Lately I have been working with Opalis and special around fault-tolerance both in a policy and in the Opalis infrastructure. I think this is two areas that needs to be combined to get a really fault-tolerance Opalis implementation. In this blog post I want to show you some things to think about when building your opalis policy.
Opalis is an automation platform for orchestrating and integrating IT tools to drive down the cost of datacenter operations, while improving the reliability of IT processes. It enables IT organizations to automate best practices, such as those found in Microsoft Operations Framework (MOF) and Information Technology Infrastructure Library (ITIL). This is achieved through workflow processes that coordinate System Center and other management tools to automate incident response, change and compliance, and service-lifecycle management processes. More info at source.
When you install your first action server it will be your default/primary action server, you can then install more action servers that can work as standby servers. If the Opalis Management Server don’t receive heartbeats from the primary action server it can failover all policies to the secondary server. You can then install another action server that can be standby for the first standby server. A nice thing is that you can design some of your policies to run on the standby machine, even when the primary action server is alive. Could be good in some resource intensive policies or policies that require a special software. To mention one more of the Opalis failover features, you can place the database on a cluster, and this is also something to think about when building you Opalis infrastructure.
One important note about failover to another action server is that your policy will start at the beginning of the workflow. In other word if the policy was running when the primary action server went offline the policy will start in at the beginning again. That is not always a bad thing, but it is something you need to think about when building your policies. It will lead us to the second area of fault-tolerance in Opalis, fault-tolerance in Opalis policy.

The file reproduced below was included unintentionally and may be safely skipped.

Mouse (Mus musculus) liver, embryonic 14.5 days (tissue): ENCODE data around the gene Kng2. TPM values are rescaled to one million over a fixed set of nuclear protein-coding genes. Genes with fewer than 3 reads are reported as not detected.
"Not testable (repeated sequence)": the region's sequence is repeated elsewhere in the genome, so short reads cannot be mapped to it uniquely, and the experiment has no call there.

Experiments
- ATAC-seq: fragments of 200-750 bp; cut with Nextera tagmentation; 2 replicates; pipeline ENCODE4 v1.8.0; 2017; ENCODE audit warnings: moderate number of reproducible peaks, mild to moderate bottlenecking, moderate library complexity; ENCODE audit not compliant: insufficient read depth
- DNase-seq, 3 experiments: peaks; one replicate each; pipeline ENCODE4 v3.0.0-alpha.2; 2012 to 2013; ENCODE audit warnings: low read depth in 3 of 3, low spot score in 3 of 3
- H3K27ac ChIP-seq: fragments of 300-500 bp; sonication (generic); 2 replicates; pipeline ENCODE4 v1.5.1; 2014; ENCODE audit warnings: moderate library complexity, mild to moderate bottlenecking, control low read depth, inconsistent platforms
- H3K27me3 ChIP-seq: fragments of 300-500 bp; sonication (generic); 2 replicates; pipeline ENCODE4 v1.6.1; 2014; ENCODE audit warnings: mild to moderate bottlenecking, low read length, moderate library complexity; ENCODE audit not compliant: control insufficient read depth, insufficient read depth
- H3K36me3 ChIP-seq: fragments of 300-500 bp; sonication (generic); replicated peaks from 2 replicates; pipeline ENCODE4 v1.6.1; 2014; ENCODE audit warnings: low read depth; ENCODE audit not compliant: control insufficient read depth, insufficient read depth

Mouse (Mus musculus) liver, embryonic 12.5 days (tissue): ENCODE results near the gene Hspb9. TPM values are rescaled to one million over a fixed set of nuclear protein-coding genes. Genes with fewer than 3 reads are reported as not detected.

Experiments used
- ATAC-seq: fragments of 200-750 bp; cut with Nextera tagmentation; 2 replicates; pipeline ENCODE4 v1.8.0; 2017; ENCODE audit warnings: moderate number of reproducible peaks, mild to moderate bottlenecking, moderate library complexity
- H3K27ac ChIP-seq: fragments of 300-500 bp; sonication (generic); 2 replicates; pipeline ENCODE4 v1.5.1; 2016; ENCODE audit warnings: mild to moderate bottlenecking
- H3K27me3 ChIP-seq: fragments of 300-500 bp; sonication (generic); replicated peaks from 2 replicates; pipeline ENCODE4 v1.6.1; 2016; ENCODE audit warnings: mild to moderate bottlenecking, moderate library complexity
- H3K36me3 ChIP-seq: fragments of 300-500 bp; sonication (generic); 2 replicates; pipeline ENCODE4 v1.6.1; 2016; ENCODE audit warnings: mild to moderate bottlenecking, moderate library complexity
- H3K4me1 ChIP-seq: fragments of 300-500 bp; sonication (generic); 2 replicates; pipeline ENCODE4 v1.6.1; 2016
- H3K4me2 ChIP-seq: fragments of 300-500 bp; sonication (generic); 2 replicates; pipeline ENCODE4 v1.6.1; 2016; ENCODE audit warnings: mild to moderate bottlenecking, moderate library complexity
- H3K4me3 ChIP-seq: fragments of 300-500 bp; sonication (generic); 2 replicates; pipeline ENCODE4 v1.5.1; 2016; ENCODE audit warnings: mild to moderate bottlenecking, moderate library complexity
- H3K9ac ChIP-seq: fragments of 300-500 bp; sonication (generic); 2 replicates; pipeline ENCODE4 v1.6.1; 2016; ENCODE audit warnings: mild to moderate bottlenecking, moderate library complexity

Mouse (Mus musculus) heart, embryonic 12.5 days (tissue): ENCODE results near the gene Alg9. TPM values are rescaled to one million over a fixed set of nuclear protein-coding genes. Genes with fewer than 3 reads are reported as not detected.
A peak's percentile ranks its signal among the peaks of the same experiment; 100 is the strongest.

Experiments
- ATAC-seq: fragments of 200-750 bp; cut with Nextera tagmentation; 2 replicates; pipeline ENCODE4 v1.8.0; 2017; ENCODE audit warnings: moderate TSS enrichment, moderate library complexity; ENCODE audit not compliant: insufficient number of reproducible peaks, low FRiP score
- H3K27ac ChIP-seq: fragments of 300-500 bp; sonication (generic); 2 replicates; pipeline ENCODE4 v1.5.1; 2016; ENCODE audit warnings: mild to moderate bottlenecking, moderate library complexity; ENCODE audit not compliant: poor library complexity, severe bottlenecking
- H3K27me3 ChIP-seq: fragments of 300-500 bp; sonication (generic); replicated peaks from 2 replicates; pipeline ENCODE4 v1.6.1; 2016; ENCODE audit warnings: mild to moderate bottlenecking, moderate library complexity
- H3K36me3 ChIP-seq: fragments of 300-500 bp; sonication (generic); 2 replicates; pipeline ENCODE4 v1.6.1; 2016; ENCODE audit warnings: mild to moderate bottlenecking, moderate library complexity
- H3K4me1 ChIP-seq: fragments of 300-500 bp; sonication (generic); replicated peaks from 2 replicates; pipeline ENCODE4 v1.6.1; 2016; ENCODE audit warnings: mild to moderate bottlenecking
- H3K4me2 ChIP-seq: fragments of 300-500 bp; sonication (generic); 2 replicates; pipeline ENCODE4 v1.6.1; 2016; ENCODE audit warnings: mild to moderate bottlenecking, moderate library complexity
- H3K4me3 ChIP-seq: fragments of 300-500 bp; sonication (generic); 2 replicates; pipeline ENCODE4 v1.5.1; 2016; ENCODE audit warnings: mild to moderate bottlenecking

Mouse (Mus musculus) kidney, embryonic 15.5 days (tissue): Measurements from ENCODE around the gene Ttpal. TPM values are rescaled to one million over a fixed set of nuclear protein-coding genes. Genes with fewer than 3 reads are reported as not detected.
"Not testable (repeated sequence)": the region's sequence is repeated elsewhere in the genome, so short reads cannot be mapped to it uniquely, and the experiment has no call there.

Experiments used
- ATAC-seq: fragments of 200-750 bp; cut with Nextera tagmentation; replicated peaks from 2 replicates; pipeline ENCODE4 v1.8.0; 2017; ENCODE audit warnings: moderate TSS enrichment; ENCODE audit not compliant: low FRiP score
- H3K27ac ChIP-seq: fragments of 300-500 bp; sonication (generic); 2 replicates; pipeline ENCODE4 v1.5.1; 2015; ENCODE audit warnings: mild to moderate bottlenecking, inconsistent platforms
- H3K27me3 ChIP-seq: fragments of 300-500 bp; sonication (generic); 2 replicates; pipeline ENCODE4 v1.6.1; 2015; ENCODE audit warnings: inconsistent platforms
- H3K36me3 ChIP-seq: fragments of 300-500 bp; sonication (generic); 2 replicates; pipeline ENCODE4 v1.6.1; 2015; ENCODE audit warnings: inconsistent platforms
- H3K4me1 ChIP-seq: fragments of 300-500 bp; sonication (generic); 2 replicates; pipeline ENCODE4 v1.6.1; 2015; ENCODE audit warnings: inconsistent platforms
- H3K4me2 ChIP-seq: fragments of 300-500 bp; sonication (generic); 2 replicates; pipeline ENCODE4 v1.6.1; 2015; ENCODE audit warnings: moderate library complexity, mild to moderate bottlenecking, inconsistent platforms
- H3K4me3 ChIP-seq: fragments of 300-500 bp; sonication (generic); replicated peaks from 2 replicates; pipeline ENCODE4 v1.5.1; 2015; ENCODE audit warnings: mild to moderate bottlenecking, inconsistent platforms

When you design your policy you should consider fault-tolerance and not only build a workflow as one large straight stretch. For example if you build a policy that creates a new user account, creates a mailbox, adds the account to a couple of security groups and also network folder like this
What if the fileserver is offline or the user account already exists? The first question could be how will you notice it? Will you monitor Opalis Operator Console or monitor it with Operations Manager? You policy will fail and you will have a user in the Active Directory without a mailbox or network folder. Most likely you will need to open you MMC consoles and create the mailbox and folder yourself manually. If you instead add a couple of extra objects like this
Your policy will start with checking if the user is already in AD or for example if the username is already in use. It will then check that both the mail server and fileserver is up and running. If not, it will stop and write this to log files. Log files you can easy monitor and use to troubleshoot. If you then add some more objects like this
This version, in addition to the two other versions, will check if the user name exists already, and if it exists it will continue along the orange path. The orange path will generate another samaccount name and user attributes then the green path. Both paths will also send an e-mail when the account is created. If the create mailbox object fail the policy will delete the account, or clean up what it has created so far.
You can of course come up with a lot of other scenarios where different parts of the policy fail and you need to take action based on it. One idea could be if the action server failover to the secondary server, then you need to have a policy that knows where to start, for example we might already have the account in AD and want to continue with the mailbox, not create a new account according to the orange path. There is not one easy general answer to how you need to build your policy to cover all different scenarios, but it is something you should think about when designing your policies. Then of course, use the failover mechanism in Opalis to get a fault-tolerance infrastructure.
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